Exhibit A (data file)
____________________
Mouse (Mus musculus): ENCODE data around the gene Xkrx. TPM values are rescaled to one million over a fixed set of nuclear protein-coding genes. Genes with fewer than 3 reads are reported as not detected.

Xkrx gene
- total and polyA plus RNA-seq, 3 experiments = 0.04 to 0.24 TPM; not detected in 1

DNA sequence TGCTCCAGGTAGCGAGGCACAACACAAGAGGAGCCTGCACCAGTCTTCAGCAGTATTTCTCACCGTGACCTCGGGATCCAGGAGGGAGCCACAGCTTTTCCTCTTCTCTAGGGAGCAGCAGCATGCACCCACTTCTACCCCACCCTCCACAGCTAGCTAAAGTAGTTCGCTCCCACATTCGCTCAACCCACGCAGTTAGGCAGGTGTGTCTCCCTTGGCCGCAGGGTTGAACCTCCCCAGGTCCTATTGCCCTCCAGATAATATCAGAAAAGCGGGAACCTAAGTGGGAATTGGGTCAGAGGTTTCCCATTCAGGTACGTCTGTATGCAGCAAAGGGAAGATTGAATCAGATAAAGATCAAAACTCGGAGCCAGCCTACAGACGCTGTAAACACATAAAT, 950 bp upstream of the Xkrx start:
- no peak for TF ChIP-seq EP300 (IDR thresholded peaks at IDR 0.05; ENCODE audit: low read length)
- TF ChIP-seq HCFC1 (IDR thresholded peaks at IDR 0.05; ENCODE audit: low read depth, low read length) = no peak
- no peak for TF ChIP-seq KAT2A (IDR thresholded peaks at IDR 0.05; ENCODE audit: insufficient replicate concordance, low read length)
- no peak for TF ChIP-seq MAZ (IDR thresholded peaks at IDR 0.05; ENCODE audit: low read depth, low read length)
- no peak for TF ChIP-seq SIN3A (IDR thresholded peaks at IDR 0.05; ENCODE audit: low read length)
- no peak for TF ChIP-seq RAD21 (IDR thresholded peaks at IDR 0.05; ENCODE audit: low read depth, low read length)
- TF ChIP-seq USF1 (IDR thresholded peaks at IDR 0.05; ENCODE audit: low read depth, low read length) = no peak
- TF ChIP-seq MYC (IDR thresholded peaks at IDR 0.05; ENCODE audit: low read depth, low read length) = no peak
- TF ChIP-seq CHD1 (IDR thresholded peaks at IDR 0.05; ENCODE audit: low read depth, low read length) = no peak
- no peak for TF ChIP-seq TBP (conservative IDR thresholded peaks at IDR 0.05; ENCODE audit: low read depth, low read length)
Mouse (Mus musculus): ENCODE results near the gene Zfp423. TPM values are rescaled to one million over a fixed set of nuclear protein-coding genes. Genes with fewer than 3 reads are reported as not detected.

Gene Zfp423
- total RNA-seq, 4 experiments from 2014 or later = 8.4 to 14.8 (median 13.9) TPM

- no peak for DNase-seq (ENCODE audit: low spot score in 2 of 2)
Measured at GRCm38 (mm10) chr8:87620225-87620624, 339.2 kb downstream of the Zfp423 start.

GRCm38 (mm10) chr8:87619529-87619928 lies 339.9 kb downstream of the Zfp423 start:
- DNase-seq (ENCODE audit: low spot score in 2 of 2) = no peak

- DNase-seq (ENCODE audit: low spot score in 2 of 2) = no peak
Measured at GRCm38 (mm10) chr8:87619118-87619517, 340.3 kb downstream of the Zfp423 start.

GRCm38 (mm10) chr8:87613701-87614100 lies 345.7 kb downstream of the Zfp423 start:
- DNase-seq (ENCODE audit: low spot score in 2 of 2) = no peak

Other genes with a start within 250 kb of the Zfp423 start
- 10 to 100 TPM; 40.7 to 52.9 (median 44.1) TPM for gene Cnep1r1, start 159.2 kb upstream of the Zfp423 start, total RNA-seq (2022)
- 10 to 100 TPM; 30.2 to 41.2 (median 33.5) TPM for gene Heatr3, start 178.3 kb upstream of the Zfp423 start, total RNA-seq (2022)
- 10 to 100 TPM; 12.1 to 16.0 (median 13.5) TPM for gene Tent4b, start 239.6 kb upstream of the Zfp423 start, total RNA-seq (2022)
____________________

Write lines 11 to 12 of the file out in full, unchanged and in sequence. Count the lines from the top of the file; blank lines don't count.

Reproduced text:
- TF ChIP-seq USF1 (IDR thresholded peaks at IDR 0.05; ENCODE audit: low read depth, low read length) = no peak
- TF ChIP-seq MYC (IDR thresholded peaks at IDR 0.05; ENCODE audit: low read depth, low read length) = no peak